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Workplace discrimination involving doctors who are mothers

In general, doctors in California and other parts of the country are among the highest earners in the United States. However, results from a survey published in a leading medical journal show that more than a third of doctors questioned who are also mothers face some type of discrimination in the workplace. And it's mainly because they have children. The anonymous survey is based on comments from approximately 6,000 respondents.

The type of workplace discrimination frequently reported by the female doctors and mothers included lower salaries than colleagues, fewer opportunities for advancement, and lack of support while pregnant. Some of the respondents discussed instances where they were purposely excluded from activities outside of work, including somewhere they could have made connections that might have led to advancement because it was assumed they wouldn't be able to attend since they have children. The study's co-author believes the comments suggest some women doctors are fearful of reporting discrimination due to concerns that it may jeopardize their employment status.

There's also the possible impact on patient care. Separate research shows that patients treated by female doctors have lower mortality and readmission rates. Comments from a different survey show that some women doctors also face discrimination in other situations. For instance, one flight attendant refused to allow a black woman doctor to assist a passenger in need, claiming she wasn't an actual physician. The airline has since changed its policy of requiring credential verification. Backup childcare and longer paid maternity leave are some of the changes the women doctors surveyed want to see.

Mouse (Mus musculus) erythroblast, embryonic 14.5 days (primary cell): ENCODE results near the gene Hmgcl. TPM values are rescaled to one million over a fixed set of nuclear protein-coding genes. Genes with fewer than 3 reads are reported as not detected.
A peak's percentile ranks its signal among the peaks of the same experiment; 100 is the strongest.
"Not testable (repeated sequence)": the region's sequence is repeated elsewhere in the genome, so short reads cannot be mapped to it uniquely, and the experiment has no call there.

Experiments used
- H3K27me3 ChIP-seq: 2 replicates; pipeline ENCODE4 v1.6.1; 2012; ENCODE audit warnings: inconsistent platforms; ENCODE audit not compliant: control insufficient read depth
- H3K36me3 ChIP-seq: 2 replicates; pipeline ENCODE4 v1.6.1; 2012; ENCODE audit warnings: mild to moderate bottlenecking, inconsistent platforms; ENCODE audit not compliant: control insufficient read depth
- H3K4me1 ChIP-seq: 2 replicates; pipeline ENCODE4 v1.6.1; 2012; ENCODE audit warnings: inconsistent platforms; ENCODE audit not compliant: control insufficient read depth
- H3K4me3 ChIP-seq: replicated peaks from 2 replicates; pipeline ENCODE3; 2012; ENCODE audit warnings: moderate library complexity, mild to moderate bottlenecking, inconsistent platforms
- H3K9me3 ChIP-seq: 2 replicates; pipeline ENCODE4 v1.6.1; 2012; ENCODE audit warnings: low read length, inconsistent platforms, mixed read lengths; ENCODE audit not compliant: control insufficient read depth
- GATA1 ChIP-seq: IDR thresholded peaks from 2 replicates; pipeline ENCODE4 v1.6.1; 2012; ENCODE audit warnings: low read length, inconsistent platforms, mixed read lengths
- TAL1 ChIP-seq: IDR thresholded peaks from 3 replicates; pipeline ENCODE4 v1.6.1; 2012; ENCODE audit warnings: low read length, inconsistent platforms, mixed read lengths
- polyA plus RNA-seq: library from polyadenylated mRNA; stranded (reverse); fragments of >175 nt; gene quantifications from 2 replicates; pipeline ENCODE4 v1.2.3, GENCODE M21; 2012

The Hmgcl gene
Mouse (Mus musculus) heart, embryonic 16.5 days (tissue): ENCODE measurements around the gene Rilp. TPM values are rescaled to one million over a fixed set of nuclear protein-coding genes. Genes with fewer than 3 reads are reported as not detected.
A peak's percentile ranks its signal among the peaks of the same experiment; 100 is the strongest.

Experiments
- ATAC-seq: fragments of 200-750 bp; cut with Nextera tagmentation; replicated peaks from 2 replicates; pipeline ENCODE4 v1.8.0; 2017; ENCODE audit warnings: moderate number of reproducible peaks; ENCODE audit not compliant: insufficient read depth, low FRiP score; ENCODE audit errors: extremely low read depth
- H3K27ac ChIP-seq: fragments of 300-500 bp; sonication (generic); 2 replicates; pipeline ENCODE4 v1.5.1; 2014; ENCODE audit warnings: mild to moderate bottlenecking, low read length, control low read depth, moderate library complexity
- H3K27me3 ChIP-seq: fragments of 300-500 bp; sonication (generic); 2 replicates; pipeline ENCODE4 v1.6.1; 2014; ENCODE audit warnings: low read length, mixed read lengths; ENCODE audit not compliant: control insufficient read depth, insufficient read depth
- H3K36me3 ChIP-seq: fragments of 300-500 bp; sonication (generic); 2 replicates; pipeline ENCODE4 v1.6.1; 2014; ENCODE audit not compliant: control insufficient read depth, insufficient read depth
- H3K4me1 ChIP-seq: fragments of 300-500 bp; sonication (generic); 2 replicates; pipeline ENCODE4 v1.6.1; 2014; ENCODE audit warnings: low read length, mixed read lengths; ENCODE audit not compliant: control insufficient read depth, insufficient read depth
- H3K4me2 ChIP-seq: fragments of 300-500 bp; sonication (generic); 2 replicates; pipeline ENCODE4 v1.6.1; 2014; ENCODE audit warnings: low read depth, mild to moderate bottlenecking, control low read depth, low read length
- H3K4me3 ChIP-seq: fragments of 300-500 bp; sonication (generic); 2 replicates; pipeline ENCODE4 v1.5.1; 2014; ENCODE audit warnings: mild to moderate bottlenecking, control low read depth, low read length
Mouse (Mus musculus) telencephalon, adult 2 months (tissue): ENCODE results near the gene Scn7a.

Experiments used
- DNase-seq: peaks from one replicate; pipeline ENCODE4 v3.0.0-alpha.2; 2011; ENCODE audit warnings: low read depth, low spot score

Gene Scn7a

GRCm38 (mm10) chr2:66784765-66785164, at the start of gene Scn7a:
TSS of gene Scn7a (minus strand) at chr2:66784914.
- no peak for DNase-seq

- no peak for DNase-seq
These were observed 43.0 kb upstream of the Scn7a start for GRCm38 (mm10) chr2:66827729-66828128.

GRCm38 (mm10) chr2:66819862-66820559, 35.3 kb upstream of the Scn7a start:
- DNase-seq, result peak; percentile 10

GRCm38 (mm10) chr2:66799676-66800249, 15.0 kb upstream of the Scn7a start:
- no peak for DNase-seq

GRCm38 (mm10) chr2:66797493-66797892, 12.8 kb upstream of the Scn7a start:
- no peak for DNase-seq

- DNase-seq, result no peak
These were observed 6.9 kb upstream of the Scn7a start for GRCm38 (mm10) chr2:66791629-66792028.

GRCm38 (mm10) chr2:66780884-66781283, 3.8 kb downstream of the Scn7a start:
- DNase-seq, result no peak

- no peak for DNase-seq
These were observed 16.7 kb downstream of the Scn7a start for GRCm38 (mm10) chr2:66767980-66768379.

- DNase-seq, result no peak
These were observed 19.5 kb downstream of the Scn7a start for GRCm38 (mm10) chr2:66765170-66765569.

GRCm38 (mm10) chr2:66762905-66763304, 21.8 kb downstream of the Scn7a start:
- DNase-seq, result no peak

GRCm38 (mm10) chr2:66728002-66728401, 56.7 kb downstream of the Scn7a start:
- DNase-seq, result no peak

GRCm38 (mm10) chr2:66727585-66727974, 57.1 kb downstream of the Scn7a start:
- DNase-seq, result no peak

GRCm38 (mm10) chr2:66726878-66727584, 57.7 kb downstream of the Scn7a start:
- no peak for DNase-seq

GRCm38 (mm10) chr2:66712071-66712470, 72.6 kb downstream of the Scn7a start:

Federal law, state laws in California, and many local laws prohibit the type of employment discrimination discussed here. If an employee makes an honest effort to report incidents involving themselves or co-workers and nothing is done, a lawyer is often able to investigate the situation to determine how to proceed legally. An attorney may also assist should there be retaliation for reporting discrimination. In some situations, an effort may be made to look for patterns of unequal treatment for certain employees, which could also include subtle instances of discrimination.

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